When I began this journey into the Land of Nod, sleep, to me, was a murky puzzle. I was mystified by the apparent dormancy of our minds during slumber; clueless concerning the nature and purpose of our dreams; and frustrated by my own baffling inability to get a good night's rest.
Well, I won't pretend I've solved the mysteries of sleep, but after more than a month on this slumbo-trail — and with the help of some of the pre-eminent thinkers in the field of sleep and dreams — I feel like I've pulled back the curtain a bit and taken a peek inside.
On the practical side, doctors at the Stanford Sleep Disorders Clinic helped me understand how a mild respiratory glitch, a faulty biological clock and a host of bad bedtime habits had conspired to fill my nights with sleepless frustration. I also was mightily impressed, in my conversations with the experts, by our busy society's misguided disregard for the importance of slumber: It's the reason victims of sleep disorders get so little compassion, I believe, and the source of a growing, nationwide sleep debt.
In my more speculative slumbo-adventures, I met people who use their dreams as the source of practical insights, and others for whom dreams are the road to the spirit inside. I met lucid dreamers, who can control the actions of their dreams — I even managed a lucid dream of my own — and I spoke with a pioneering dream theorist who explained how our dreams of the departed can bring us resolution, acceptance and peace. These encounters, and my own experience, convinced me that dreams are not mere imagination, they're the product of the sleeping mind, thinking in profound and poetic ways.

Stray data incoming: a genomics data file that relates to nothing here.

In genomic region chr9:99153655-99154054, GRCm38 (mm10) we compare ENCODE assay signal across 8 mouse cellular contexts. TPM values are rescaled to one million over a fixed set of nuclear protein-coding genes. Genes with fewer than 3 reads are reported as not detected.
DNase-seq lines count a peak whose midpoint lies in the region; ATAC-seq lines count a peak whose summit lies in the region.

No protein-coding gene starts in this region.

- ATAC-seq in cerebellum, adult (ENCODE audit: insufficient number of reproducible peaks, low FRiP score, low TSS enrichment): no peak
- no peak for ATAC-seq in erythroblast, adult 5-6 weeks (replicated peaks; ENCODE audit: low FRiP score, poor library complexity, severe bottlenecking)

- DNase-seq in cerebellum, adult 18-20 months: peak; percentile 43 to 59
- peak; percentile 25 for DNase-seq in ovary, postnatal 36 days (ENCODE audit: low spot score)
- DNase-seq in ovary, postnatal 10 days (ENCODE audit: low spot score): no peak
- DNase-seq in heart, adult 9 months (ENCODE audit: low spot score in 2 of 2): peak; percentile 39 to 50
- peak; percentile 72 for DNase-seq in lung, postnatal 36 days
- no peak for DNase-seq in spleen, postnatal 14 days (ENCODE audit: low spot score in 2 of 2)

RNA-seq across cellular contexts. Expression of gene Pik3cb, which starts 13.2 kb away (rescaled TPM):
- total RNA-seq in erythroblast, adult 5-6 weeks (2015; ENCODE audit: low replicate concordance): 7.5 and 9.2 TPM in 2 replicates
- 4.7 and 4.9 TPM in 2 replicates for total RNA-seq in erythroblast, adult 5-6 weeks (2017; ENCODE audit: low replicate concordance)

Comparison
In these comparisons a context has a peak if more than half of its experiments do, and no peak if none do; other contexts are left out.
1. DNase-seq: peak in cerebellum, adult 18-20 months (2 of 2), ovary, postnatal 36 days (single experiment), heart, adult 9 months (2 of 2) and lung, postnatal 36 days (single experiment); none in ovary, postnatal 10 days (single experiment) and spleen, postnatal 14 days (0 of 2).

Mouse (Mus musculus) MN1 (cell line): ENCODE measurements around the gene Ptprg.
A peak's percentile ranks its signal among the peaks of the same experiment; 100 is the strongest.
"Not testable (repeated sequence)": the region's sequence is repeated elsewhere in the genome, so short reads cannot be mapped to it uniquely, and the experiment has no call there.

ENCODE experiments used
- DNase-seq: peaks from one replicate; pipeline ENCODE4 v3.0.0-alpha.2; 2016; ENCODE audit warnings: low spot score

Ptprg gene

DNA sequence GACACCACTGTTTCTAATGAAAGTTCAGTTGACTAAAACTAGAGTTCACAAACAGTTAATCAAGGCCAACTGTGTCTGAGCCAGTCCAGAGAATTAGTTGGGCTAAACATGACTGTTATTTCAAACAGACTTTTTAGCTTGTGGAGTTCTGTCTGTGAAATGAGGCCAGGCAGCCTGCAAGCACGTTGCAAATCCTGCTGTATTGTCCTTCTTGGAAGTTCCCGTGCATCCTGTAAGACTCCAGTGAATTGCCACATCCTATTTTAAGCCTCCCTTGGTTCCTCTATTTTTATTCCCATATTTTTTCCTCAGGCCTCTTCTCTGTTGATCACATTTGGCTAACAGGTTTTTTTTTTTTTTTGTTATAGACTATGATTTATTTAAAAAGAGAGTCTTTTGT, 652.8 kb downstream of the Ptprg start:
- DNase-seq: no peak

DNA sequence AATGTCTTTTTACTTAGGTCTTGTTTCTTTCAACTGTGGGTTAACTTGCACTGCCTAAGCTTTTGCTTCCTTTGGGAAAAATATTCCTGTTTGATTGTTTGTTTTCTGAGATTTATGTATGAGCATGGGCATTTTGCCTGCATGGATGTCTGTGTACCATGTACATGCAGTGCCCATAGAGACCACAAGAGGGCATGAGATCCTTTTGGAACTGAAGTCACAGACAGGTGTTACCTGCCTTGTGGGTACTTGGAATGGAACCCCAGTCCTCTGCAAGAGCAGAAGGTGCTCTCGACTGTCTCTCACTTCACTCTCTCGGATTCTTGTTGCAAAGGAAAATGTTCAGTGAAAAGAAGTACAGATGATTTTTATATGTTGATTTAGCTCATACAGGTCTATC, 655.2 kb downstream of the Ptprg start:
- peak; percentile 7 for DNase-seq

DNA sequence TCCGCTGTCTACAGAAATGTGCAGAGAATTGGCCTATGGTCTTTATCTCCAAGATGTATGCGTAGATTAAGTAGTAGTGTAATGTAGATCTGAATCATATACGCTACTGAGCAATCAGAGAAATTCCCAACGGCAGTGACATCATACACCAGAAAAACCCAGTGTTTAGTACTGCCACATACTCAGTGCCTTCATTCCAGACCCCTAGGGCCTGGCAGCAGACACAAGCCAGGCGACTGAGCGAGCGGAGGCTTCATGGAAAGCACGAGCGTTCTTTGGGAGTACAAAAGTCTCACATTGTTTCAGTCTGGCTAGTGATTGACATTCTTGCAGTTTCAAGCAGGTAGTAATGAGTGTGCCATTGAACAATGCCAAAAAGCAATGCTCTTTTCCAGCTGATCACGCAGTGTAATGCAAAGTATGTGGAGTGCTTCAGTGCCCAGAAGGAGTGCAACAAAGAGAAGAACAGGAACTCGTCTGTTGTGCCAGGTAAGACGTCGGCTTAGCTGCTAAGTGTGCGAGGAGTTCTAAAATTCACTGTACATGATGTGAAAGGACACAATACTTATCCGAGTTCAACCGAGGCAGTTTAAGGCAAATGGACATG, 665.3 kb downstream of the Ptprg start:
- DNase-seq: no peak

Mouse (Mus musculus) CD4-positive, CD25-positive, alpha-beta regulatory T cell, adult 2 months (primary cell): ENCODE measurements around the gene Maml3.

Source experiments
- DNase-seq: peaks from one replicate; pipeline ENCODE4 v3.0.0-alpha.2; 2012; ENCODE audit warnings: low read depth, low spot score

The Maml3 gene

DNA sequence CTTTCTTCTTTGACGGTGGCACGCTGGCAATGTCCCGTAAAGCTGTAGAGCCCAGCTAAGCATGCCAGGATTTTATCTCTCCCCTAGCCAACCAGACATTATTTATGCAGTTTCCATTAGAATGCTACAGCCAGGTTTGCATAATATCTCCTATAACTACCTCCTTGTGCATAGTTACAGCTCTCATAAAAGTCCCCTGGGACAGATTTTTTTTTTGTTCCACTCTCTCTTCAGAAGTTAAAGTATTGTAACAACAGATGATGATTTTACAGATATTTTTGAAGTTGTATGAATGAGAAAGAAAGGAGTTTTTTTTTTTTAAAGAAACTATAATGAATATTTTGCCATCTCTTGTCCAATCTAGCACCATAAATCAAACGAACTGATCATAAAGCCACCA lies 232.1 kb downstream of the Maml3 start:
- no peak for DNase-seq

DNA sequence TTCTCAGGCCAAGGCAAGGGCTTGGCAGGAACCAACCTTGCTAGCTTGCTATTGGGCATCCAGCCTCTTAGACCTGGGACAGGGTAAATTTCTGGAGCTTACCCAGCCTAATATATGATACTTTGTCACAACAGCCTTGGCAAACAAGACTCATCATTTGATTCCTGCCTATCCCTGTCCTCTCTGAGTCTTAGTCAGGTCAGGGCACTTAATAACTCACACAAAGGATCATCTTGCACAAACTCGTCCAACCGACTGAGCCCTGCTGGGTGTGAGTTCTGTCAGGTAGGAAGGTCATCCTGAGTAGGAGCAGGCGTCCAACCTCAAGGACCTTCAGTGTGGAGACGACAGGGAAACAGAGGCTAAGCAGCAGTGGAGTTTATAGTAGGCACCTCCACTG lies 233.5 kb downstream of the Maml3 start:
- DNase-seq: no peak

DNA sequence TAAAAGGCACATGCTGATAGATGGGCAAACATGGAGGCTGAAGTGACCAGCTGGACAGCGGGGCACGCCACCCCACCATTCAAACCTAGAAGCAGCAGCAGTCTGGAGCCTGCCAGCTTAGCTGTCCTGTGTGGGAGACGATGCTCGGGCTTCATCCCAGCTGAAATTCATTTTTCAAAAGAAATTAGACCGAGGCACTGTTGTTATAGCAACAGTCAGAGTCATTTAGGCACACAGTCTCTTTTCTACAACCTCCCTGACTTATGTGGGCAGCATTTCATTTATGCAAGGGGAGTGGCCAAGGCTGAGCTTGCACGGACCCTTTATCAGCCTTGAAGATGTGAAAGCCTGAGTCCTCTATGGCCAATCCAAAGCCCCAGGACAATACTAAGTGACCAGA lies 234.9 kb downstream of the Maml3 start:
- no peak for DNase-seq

More than anything, though, I've come away from my journey with a new respect and fascination for slumber. So many fascinating things happen when we close our eyes at night, it's as if we live a second life beneath the covers.
I'll never take sleep for granted again, and I'll never stop appreciating and investigating my life as a sleeper. I want to sleep more wisely and restfully (I'm experimenting with afternoon naps). I want my dreams to be always more vivid and meaningful. So for me, the journey doesn't end, it will continue here in my bed.
If you'd like to continue your own dream journey, here are some books and other information sources to help you along the trail:
Basic Sleep Information
These very readable books offer a comprehensive overview of the physiological aspects of sleep and dreams, including information about sleep disorders, sleep rhythms and so on.
- Sleep Thieves, by Stanley Coren (The Free Press).
- The Sleepwatchers, by William C. Dement (Stanford Alumni Association)
- The Enchanted World of Sleep, by Peretz LaVie (Yale University Press)